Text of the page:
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This weekend, President Obama will give a speech that likely will not be about the current controversies. Every year, a few schools get the president of the United States as commencement speaker. This Sunday, he's at Morehouse College in Atlanta. NPR's Ari Shapiro has been reviewing every commencement speech that Obama has given as president, and he's found a few unifying themes.

ARI SHAPIRO, BYLINE: These speeches almost seem to be the real State of the Union Address. An official State of the Union is an annual to-do list. But in commencement speeches, President Obama talks about where the country stands and where it's going. That assessment has changed over the last four years. Here's Arizona State, 2009.


PRESIDENT BARACK OBAMA: We gather here tonight in times of extraordinary difficulty.

SHAPIRO: Compare that to Ohio State, 2013.

OBAMA: You're graduating into an economy and a job market that is steadily healing.

SHAPIRO: Here's what he said at the Naval Academy in 2009.


OBAMA: These Americans choose to serve. They did so in a time of war, knowing they might be called upon to make the ultimate sacrifice.

SHAPIRO: In contrast, here's the Air Force Academy in 2012.


OBAMA: You are the first class in nine years that will graduate into a world where there are no Americans fighting in Iraq.

SHAPIRO: Since President Obama took office, he has delivered 14 commencement addresses: four at military schools, two at high schools, one community college, one historically black college, one women's college. Sometimes these speeches road-test lines that come up later in more high-profile venues. Remember this from Obama's second inaugural?


OBAMA: The most evident of truths, that all of us are created equal, is the star that guides us still, just as it guided our forebears through Seneca Falls and Selma and Stonewall.

SHAPIRO: That line echoed for days, tying together historic fights for women's suffrage, civil rights and gay equality. Turns out, he used the same line eight months earlier in a commencement speech at Barnard College in 2012.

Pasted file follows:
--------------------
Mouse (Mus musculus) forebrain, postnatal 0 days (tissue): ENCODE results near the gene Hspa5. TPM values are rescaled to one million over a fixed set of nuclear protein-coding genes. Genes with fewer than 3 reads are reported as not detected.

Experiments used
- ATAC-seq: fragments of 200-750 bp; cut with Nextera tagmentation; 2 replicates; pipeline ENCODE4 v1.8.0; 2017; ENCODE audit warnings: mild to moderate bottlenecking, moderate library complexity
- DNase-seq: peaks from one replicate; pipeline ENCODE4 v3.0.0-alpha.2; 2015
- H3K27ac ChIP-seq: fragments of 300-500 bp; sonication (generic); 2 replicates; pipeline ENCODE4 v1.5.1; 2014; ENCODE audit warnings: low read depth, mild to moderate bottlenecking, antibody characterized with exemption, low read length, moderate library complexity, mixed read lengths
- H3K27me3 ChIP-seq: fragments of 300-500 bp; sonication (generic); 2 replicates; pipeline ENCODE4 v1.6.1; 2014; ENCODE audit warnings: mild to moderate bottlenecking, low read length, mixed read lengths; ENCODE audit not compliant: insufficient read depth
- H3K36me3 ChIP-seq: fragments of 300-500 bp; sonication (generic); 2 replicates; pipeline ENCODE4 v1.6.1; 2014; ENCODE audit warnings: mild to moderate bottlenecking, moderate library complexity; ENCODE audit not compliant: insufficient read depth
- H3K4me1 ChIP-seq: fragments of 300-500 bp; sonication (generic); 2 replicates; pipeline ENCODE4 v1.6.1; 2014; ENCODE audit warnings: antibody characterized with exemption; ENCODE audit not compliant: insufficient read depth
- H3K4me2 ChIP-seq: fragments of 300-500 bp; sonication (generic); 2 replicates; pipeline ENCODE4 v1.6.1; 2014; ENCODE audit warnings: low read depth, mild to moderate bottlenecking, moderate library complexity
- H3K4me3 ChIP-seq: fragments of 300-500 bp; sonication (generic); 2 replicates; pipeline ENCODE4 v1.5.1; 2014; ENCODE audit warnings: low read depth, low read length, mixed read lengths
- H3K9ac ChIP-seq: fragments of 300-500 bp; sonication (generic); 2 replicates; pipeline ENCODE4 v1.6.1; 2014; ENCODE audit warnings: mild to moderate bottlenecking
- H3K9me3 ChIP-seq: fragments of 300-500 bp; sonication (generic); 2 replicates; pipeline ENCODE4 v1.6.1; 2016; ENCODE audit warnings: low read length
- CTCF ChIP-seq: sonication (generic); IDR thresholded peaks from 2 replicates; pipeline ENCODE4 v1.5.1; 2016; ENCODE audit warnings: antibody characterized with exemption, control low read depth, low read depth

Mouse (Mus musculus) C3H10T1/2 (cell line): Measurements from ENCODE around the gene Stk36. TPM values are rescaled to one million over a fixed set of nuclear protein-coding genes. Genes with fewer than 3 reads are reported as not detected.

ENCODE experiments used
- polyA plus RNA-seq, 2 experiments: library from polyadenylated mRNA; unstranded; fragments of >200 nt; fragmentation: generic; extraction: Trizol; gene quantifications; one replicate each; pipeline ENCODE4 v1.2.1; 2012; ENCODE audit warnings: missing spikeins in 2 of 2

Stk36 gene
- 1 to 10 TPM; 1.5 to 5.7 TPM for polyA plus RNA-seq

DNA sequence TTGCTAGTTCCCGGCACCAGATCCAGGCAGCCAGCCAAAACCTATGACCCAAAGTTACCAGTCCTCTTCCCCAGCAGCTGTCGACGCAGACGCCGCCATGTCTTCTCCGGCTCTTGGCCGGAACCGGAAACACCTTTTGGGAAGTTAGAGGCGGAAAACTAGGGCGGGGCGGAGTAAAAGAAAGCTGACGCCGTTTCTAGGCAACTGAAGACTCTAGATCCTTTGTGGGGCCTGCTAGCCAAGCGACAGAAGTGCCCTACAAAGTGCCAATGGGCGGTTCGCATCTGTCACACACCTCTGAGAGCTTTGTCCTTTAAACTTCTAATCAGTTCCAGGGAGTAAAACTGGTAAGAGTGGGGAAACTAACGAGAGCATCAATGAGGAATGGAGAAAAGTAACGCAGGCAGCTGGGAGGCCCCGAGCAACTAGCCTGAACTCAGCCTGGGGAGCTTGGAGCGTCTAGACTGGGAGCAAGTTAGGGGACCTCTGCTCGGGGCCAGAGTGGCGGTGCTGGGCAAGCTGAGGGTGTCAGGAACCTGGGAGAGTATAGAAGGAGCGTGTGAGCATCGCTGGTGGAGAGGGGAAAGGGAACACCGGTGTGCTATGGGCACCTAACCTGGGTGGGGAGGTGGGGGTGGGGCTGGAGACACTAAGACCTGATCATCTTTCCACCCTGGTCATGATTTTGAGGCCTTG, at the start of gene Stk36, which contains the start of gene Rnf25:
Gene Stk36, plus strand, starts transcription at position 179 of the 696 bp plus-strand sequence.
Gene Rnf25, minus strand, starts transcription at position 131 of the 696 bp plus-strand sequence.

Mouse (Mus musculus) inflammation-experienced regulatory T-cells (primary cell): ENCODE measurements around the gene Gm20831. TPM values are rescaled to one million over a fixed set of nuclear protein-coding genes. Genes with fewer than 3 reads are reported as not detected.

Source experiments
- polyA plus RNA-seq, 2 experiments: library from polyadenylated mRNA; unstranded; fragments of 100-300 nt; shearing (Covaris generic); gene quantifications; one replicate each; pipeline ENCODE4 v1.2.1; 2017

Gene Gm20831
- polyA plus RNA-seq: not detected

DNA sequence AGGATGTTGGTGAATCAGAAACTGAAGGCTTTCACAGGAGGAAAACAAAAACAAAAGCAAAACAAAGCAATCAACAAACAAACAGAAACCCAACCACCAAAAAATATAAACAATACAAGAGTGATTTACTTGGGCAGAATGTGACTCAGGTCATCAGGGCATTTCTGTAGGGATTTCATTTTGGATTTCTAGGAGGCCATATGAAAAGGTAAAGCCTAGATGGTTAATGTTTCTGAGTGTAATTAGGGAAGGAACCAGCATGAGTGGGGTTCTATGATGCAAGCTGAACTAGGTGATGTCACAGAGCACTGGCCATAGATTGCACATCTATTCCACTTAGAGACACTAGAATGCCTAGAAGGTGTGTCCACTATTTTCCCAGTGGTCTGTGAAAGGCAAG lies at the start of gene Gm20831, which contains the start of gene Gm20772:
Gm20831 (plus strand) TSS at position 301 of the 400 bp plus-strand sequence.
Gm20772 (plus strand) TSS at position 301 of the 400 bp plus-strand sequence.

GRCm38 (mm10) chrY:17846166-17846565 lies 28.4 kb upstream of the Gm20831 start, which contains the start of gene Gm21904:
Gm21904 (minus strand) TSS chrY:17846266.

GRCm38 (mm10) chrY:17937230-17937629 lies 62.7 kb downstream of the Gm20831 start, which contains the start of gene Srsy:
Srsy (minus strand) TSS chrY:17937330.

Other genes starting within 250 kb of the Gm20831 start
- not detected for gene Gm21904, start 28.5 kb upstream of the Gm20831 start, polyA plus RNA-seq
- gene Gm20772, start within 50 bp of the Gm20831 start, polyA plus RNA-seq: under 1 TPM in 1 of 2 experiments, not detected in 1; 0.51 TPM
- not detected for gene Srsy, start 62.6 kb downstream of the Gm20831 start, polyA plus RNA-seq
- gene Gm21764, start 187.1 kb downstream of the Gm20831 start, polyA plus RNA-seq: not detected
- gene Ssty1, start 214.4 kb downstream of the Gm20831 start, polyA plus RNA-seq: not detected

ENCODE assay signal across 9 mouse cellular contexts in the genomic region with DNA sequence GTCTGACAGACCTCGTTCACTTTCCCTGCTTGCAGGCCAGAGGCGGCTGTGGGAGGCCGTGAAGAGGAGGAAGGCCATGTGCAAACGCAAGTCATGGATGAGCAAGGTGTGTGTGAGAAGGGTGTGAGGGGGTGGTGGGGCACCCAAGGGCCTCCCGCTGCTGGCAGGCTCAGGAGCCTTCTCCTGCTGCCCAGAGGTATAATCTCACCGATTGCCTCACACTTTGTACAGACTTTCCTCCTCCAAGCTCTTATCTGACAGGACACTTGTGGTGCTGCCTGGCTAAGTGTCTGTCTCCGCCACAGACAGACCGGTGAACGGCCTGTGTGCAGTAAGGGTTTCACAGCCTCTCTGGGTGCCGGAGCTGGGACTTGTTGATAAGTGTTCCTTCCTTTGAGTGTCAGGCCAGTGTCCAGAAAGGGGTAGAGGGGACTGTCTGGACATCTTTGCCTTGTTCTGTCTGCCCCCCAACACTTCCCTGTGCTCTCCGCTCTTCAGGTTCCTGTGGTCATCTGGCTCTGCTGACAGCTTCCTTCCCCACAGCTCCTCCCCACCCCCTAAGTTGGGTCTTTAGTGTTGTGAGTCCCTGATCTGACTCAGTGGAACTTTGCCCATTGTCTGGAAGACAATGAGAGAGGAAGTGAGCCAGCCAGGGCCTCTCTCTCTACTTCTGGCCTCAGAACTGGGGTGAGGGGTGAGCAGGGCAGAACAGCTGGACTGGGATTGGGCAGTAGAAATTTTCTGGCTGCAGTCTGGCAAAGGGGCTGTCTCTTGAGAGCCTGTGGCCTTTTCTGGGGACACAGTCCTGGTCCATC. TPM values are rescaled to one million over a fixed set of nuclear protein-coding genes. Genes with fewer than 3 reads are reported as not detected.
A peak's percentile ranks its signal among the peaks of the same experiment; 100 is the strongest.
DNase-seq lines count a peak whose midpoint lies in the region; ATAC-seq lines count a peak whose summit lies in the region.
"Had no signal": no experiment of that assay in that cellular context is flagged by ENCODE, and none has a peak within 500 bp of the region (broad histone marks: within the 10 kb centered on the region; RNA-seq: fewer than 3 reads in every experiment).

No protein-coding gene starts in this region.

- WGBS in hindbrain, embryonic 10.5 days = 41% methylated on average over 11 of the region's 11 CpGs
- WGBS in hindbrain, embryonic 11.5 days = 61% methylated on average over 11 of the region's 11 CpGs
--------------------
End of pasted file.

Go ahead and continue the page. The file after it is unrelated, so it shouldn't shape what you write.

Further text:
OBAMA: Young folks who marched and mobilized and stood up and sat in, from Seneca falls to Selma to Stonewall.

SHAPIRO: That speech at women's school focused on gender equality. And when Obama visited a historically black school, the commencement speech focused on African-American struggles. Hampton University, 2010.


OBAMA: I want you to think about Ms. Dorothy Height, a black woman in 1929 refusing to be denied her dream of a college education.

SHAPIRO: Many of these speeches are tailored for the specific group of graduates in the crowd. At a community college where 90 percent of the students are minorities, Obama talked about immigration. Miami Dade College, 2011.


OBAMA: Whether your ancestors came here on the Mayflower or a slave ship, whether they signed in at Ellis Island or they crossed the Rio Grande, we are one people.

SHAPIRO: While these speeches each have a unique message, there are also universal themes. The idea of unity and community runs through every one of Obama's 14 commencement addresses. Notre Dame, 2009.


OBAMA: Recognizing that our fates are tied up, as Dr. King said, in a single garment of destiny is not easy.

SHAPIRO: This is the brand of politics that President Obama has always aspired to but that he so rarely attains in Washington. A few times every spring, he gets to leave the capital and tell Americans we're all in this together. He pushes these values of community on a large scale and on a small one. Arizona State, 2009.


OBAMA: A troubled child might look at you and see a mentor. A homebound senior citizen might see a lifeline.

SHAPIRO: Sometimes in these speeches when Obama talks about society and citizenship, he argues that government is the vehicle to implement those values. That's a core democratic idea that Obama has always promoted. University of Michigan, 2010.


OBAMA: When our government is spoken of as some menacing, threatening foreign entity, it ignores the fact that in our democracy, government is us.

SHAPIRO: In a way, this paean to citizenship, shared responsibility and government has become the central idea of the Obama presidency. It was a major part of his campaign as well.


OBAMA: A country where I say I'm my brother's keeper. I'm my sister's keeper.

SHAPIRO: These ideas are rooted in Obama's work as a community organizer, and today he hopes these ideas will energize people to move lawmakers. Ohio State, 2013.

OBAMA: And if they don't represent you the way you want or conduct themselves the way you expect, if they put special interests above your own, you've got to let them know that's not OK.

SHAPIRO: This is a project that President Obama has been pushing since long before he reached the White House. But today, with controversies shining a harsh light on federal bureaucrats from the IRS to the Justice Department, convincing these young Americans to trust their government may be a harder sell than any time in the last four years. Ari Shapiro, NPR News, the White House.

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